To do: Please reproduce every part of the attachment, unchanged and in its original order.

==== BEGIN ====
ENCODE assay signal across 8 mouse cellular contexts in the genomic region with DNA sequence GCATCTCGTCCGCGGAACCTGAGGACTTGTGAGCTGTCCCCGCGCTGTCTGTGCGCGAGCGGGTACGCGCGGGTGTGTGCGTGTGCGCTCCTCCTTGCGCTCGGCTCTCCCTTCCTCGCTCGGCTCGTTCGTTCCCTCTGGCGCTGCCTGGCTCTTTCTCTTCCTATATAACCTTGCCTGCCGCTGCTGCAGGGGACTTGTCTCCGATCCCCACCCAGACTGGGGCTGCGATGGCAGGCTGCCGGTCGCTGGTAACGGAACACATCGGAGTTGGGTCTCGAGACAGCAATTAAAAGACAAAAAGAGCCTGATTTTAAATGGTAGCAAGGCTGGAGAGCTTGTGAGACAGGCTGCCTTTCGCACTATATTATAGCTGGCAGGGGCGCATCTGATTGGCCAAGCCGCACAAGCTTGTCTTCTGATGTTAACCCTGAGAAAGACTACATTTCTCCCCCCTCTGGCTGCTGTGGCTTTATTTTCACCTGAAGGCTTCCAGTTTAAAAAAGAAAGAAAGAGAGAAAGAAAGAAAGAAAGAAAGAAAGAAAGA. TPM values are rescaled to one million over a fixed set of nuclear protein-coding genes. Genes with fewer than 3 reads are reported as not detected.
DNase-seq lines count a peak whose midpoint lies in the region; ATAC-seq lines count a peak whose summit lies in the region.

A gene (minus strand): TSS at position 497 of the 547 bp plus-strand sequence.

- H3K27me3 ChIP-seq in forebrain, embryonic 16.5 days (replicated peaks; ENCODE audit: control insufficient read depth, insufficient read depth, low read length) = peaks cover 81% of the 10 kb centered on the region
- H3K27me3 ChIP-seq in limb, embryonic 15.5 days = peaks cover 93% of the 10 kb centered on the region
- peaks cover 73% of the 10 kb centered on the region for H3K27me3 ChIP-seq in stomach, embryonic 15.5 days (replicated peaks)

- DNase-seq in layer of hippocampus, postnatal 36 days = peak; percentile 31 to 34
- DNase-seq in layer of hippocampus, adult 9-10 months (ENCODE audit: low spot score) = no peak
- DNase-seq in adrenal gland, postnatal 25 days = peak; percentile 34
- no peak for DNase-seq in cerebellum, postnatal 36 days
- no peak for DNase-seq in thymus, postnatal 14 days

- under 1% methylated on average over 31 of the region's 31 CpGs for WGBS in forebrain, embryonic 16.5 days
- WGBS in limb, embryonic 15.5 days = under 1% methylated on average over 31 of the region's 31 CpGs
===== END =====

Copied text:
ENCODE assay signal across 8 mouse cellular contexts in the genomic region with DNA sequence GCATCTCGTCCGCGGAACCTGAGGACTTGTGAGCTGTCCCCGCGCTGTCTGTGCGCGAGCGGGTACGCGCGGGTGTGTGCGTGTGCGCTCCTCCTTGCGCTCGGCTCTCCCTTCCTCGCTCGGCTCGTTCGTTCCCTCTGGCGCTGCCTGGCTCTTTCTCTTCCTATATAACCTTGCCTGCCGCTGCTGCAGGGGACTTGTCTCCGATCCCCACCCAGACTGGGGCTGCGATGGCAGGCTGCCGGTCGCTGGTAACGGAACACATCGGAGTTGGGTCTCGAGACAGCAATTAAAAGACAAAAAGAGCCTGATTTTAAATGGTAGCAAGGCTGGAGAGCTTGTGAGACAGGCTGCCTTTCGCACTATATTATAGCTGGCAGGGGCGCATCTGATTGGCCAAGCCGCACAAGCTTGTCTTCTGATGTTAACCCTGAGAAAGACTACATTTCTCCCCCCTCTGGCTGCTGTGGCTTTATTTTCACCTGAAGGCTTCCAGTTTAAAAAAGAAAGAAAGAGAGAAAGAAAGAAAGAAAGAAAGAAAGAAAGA. TPM values are rescaled to one million over a fixed set of nuclear protein-coding genes. Genes with fewer than 3 reads are reported as not detected.
DNase-seq lines count a peak whose midpoint lies in the region; ATAC-seq lines count a peak whose summit lies in the region.

A gene (minus strand): TSS at position 497 of the 547 bp plus-strand sequence.

- H3K27me3 ChIP-seq in forebrain, embryonic 16.5 days (replicated peaks; ENCODE audit: control insufficient read depth, insufficient read depth, low read length) = peaks cover 81% of the 10 kb centered on the region
- H3K27me3 ChIP-seq in limb, embryonic 15.5 days = peaks cover 93% of the 10 kb centered on the region
- peaks cover 73% of the 10 kb centered on the region for H3K27me3 ChIP-seq in stomach, embryonic 15.5 days (replicated peaks)

- DNase-seq in layer of hippocampus, postnatal 36 days = peak; percentile 31 to 34
- DNase-seq in layer of hippocampus, adult 9-10 months (ENCODE audit: low spot score) = no peak
- DNase-seq in adrenal gland, postnatal 25 days = peak; percentile 34
- no peak for DNase-seq in cerebellum, postnatal 36 days
- no peak for DNase-seq in thymus, postnatal 14 days

- under 1% methylated on average over 31 of the region's 31 CpGs for WGBS in forebrain, embryonic 16.5 days
- WGBS in limb, embryonic 15.5 days = under 1% methylated on average over 31 of the region's 31 CpGs